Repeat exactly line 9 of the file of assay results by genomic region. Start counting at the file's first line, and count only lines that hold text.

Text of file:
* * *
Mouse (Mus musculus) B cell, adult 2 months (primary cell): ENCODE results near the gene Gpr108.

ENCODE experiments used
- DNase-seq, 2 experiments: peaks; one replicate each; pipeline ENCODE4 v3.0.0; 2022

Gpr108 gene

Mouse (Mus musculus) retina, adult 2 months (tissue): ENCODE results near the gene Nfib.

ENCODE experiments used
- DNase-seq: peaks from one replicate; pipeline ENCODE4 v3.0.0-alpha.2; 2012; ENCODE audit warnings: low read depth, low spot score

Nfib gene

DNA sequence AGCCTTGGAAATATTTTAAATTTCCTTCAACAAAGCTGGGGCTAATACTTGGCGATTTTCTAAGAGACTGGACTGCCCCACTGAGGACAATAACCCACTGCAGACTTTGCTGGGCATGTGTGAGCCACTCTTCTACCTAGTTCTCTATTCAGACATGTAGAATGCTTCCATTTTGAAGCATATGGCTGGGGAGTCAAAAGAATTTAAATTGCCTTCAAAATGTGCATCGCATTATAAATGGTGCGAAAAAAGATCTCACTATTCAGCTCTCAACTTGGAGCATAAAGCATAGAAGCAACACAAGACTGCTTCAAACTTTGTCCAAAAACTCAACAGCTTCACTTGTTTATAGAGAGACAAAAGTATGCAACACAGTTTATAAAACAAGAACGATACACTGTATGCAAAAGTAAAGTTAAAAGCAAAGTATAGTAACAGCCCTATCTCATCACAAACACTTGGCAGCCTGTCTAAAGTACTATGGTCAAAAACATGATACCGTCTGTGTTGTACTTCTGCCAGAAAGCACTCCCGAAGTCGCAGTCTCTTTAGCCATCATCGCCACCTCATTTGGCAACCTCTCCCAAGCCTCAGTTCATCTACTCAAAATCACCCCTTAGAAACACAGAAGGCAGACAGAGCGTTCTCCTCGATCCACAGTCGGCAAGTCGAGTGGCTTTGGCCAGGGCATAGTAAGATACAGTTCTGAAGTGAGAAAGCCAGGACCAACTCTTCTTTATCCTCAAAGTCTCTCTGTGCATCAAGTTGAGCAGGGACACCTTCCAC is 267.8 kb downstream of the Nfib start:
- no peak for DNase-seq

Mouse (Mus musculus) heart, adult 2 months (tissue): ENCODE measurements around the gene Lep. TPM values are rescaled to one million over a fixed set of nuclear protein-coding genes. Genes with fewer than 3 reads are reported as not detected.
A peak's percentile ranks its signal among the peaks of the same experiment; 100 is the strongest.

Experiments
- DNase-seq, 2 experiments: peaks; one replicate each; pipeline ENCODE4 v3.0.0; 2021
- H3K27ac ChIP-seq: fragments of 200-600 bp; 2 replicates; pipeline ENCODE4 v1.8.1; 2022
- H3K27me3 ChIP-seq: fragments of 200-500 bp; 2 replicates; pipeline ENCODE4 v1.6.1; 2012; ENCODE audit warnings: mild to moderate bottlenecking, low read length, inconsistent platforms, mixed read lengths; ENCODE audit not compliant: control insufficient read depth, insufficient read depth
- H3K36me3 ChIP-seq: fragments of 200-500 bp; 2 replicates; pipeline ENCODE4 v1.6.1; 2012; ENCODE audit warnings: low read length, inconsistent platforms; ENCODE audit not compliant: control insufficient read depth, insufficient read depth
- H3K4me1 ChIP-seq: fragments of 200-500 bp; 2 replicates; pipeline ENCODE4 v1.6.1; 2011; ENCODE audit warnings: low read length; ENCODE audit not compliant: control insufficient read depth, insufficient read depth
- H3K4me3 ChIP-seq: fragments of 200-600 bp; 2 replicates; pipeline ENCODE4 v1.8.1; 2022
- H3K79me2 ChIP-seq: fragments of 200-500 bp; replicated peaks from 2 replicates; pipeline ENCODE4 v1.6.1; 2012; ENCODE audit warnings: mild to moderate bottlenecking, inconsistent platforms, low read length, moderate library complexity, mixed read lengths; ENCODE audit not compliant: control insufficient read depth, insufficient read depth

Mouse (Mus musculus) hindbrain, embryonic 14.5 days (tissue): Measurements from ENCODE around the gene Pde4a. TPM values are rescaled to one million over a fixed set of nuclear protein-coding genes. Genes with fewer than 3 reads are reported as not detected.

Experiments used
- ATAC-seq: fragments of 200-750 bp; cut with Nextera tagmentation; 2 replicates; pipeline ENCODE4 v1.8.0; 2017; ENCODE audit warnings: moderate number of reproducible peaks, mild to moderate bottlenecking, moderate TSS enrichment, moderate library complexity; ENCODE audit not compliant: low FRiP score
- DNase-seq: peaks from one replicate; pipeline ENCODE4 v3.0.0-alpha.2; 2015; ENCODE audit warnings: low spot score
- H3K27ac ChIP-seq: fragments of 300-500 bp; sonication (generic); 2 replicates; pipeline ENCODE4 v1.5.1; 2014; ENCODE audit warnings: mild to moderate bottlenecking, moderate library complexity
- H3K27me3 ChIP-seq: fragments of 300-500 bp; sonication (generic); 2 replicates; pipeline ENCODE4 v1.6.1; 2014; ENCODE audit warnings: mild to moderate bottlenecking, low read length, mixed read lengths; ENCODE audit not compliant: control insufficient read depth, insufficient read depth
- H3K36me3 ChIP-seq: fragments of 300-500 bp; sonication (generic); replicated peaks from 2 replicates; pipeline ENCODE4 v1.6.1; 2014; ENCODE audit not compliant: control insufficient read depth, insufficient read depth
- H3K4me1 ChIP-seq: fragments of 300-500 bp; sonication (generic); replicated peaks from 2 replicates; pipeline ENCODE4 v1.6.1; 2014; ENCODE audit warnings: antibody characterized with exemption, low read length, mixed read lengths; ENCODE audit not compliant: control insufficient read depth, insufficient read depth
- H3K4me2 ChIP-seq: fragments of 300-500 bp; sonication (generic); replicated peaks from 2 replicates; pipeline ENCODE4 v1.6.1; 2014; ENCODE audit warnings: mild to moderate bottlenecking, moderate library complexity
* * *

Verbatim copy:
DNA sequence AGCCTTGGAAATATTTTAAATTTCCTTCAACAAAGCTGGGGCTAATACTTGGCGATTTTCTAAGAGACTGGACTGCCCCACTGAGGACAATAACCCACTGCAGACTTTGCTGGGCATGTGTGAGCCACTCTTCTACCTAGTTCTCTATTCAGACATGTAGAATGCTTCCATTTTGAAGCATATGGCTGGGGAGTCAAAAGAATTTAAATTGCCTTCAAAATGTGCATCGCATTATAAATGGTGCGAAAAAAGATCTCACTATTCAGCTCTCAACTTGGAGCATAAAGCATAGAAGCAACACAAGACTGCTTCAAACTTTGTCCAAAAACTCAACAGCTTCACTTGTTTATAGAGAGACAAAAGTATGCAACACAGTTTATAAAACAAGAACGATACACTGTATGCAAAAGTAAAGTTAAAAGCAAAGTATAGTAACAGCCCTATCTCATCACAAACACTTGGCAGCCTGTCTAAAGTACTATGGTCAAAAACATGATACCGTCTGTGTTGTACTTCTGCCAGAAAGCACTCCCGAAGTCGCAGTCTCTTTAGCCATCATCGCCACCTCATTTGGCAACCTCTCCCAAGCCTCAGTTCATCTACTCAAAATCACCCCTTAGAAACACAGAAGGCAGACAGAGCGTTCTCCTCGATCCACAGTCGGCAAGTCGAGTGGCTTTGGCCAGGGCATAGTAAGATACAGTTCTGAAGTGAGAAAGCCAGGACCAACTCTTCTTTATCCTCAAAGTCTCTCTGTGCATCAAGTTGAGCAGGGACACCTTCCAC is 267.8 kb downstream of the Nfib start: